Java : Perf matters - 1

Doing microbenchmark is really hard.benchmarking code in microseconds, nanoseconds requires a lot of things to consider.Benchmark results may vary for each computer.Sometimes it differs in the same machine if you do it multiple times as the machine will be at same state ever.To keep the external noise minimum,it is advised to close all the running application so that it doesn't wait for another process to release resources.JIT compiler is playing major role optimising java code on the fly.It does some really great work but in our case, it is also a great factor to consider.For example, when you execute a function multiple times JIT optimises the code. It removes dead code (Empty methods etc, optimising bytecode, inlining functions etc). So we have to fake the JIT compiler so that it doesn't optimise our benchmarking code.In this tutorial, I am going to use JMH Gradle plugin to make tests.

Source code of this tutorial can be found at : PrefMatters

How to run :

Check out code cd dir and run cmd gradlew.bat clean && gradlew.bat jmh

We will start with well known collection arraylist.

Let's prepare a state class that we will use accross each test.

public static class Constants
{
	private static final int NO_OF_VALS = 500000;
	private static final ArrayList<Integer> vals = new ArrayList<>(NO_OF_VALS);

	public Constants()
	{
		if (vals.isEmpty())
		{
			Random random = new Random();
			for (int i = 0; i < NO_OF_VALS; i++)
			{
				vals.add(i + random.nextInt(Integer.MAX_VALUE / 2));
			}
		}
	}
}

### **Iterating over arraylist :**

1.using foreach

public void forEachList(Constants constants, Blackhole blackhole)
{
	ArrayList<Integer> vals = constants.vals;
	for (Integer val : vals)
	{
		blackhole.consume(val);
	}
}

blockhole is to consume the val. If we left the loop empty JIT will optimise the loop. That we do't need in our case

2.using indexed loop

public void forEachIndexed(Constants constants, Blackhole blackhole)
{
	ArrayList<Integer> vals = constants.vals;
	for (int i = 0; i < vals.size(); i++)
	{
		blackhole.consume(vals.get(i));
	}
}

3.using fast indexed loop(intellij IDE says so , we will find out that soon)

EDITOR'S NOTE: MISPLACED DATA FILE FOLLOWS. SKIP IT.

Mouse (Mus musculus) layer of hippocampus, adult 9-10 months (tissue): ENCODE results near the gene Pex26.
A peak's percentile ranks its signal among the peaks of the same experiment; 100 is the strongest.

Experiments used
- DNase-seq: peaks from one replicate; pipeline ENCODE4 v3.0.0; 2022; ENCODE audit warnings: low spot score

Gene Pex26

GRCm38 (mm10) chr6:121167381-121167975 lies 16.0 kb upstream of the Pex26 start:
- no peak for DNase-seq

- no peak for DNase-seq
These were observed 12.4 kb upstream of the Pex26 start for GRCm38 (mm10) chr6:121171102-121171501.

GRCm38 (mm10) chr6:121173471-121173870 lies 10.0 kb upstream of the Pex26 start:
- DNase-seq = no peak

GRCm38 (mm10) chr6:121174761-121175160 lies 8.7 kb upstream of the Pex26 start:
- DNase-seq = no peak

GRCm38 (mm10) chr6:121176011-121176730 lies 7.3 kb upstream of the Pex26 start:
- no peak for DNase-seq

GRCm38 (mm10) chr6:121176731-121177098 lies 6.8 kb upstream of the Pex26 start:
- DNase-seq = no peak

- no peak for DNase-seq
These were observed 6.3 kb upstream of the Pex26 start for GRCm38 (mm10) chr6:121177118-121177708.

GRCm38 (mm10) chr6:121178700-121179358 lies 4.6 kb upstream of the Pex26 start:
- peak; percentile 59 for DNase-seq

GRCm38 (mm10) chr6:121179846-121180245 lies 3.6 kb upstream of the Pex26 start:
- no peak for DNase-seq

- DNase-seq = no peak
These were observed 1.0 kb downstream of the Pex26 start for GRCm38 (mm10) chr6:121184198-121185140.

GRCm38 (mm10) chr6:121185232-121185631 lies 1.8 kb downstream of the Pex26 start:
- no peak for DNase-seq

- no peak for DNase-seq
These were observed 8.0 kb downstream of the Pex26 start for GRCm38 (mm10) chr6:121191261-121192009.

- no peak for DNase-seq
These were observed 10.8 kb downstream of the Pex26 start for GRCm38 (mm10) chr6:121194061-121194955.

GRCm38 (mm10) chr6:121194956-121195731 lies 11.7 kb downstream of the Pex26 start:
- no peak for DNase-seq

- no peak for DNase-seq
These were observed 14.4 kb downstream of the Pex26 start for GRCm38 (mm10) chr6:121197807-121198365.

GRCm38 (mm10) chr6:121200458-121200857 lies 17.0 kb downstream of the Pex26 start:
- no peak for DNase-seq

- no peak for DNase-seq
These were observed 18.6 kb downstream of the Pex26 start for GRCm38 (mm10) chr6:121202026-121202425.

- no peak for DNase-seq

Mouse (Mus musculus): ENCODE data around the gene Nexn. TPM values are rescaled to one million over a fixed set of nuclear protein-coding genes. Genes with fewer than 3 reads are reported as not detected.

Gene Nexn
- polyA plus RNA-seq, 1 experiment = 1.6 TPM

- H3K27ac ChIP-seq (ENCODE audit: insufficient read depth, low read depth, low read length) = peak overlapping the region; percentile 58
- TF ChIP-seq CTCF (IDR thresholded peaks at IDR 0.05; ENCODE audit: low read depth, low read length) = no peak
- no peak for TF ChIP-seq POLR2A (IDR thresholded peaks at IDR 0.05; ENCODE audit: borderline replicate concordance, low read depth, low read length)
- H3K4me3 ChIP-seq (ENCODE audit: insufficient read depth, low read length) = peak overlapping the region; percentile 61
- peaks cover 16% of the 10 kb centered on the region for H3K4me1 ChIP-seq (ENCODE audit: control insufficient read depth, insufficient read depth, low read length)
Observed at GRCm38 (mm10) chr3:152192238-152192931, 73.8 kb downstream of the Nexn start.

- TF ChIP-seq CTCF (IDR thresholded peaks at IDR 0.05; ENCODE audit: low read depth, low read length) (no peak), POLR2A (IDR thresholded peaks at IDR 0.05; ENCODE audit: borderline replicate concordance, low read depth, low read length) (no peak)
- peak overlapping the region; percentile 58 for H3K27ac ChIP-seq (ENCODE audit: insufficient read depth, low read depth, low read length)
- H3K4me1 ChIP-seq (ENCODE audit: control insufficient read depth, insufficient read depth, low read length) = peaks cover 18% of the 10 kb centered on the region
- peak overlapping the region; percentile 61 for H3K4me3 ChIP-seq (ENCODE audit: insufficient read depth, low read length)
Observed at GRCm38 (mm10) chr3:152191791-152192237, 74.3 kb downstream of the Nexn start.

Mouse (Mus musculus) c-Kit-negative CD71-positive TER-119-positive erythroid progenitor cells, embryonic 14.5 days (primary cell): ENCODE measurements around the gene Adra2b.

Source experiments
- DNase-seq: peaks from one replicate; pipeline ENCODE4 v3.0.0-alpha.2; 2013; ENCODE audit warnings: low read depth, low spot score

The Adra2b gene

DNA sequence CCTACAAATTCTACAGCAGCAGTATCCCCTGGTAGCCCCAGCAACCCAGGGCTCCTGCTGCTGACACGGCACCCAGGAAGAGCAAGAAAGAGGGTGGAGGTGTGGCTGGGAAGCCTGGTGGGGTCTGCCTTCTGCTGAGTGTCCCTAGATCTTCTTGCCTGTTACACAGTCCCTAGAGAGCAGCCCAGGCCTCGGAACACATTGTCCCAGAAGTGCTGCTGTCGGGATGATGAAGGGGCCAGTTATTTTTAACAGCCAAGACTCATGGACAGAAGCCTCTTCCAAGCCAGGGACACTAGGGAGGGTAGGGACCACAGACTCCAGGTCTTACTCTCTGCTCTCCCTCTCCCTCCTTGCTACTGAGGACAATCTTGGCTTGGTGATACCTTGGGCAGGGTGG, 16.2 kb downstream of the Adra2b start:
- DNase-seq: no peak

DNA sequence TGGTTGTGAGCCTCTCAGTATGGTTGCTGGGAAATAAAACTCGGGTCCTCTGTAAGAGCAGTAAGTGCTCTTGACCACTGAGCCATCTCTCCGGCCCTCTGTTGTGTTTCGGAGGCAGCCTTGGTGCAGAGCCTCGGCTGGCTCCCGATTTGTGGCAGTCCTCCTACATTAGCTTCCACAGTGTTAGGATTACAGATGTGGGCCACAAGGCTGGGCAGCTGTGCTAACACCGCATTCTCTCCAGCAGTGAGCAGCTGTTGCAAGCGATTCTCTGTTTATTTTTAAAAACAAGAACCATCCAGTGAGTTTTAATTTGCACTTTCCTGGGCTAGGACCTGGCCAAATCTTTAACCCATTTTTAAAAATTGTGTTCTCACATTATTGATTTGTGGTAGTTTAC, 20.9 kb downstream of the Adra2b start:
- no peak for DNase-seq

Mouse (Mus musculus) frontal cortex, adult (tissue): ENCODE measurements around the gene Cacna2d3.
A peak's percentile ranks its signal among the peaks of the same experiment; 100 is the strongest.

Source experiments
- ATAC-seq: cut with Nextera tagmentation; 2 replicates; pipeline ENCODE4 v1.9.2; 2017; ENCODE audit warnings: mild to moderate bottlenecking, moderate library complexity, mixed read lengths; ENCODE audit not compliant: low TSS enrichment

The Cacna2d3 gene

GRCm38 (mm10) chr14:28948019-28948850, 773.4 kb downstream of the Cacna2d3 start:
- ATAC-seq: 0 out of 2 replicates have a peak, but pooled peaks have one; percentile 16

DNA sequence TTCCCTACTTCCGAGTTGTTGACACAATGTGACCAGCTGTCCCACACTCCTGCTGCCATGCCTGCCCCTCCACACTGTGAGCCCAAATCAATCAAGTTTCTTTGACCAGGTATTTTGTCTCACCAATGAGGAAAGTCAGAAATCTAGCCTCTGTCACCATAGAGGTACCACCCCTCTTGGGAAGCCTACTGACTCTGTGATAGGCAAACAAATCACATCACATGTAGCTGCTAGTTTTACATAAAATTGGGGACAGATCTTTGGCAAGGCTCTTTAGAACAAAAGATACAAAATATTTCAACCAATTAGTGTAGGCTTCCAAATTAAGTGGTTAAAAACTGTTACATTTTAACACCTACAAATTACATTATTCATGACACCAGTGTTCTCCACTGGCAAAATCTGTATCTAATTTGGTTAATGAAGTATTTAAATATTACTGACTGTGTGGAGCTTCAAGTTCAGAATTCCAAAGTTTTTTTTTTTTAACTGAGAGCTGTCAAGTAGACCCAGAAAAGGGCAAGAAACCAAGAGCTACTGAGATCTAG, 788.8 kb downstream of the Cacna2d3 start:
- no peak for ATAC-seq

public void forEachFastIndexed(Constants constants, Blackhole blackhole)
{
	ArrayList<Integer> vals = constants.vals;
	for (int i = 0, size = vals.size(); i < size; i++)
	{
		blackhole.consume(vals.get(i));
	}
}

4.using iterator

public void iterator(Constants constants, Blackhole blackhole)
{
	Iterator<Integer> itr = constants.vals.iterator();
	while (itr.hasNext())
	{
		blackhole.consume(itr.next());
	}
}

5.using list iterator

public void listIterator(Constants constants, Blackhole blackhole)
{
	ListIterator<Integer> itr = constants.vals.listIterator();
	while (itr.hasNext())
	{
		blackhole.consume(itr.next());
	}
}

Benchmark results:

Throughput method (Higher is better):

Benchmark Mode Score Error Unit
forEachFastIndexed thrpt 372.821 ± 6.424 ops/s
forEachIndexed thrpt 409.919 ± 14.473 ops/s
forEachList thrpt 302.609 ± 6.424 ops/s
iterator thrpt 343.567 ± 13.681 ops/s
listIterator thrpt 338.176 ± 12.085 ops/s

Singleshot method (Lower is better):

For 5L entries

Benchmark Mode Score Error Unit
forEachFastIndexed ss 3.907 ± 0.692 ms/op
forEachIndexed ss 5.299 ± 0.890 ms/op
forEachList ss 5.501 ± 1.898 ms/op
iterator ss 5.053 ± 1.113 ms/op
listIterator ss 6.767 ± 1.569 ms/op

For 50 entries

Benchmark Mode Score Error Unit
forEachFastIndexed ss 0.013 ± 0.002 ms/op
forEachIndexed ss 0.021 ± 0.020 ms/op
forEachList ss 0.025 ± 0.002 ms/op
iterator ss 0.024 ± 0.003 ms/op
listIterator ss 0.029 ± 0.025 ms/op

Conclusion :

forEachList , iterator , listIterator yields same performance most of the time. forEach complies to iterator pattern when we compile and the working of those list internally same. indexed for loop yields better performance than iterators method.Fast index method is really means something in single invoke.Iterator implementation additionally checks for modification,makes method calls internally.In our test we used 5L objects. For smaller size result may be different.Play with this size you will get to know better.I will tend to use fast indexed loop method as my IDE does the auto-completion. This is ok for running app in PC. In android these benchmarks is really important. because we need to squeeze every cycle of CPU.

Adding elements to arraylist :

1.Prepare size and add

public void preparedAdd(Constants constants, Blackhole blackhole)
{
	ArrayList<Integer> vals = new ArrayList<>(Constants.NO_OF_VALS);
	for (int i = 0; i < Constants.NO_OF_VALS; i++)
	{
		vals.add(i);
	}
	blackhole.consume(vals);
}

2.Just add

public void add(Constants constants, Blackhole blackhole)
	{
		ArrayList<Integer> vals = new ArrayList<>();
		for (int i = 0; i < Constants.NO_OF_VALS; i++)
		{
			vals.add(i);
		}
		blackhole.consume(vals);
	}

Benchmark results:

Throughput method (Higher is better):

Benchmark Mode Score Error Unit
add thrpt 180.190 ± 15.306 ops/s
preparedAdd thrpt 257.963 ± 26.253 ops/s

Conclusion :

It is clear that preparing size before adding yields better performance while adding. Initally arraylist will have default capacity of 10. When the arraylist grows internal array is grown to accommodate the data.If we know the size before inserting data it is better to create array with size make ensureCapacity(size) to pre-allocate size so that we can avoid unnecessary operations like creating array,copying old array to new array etc.

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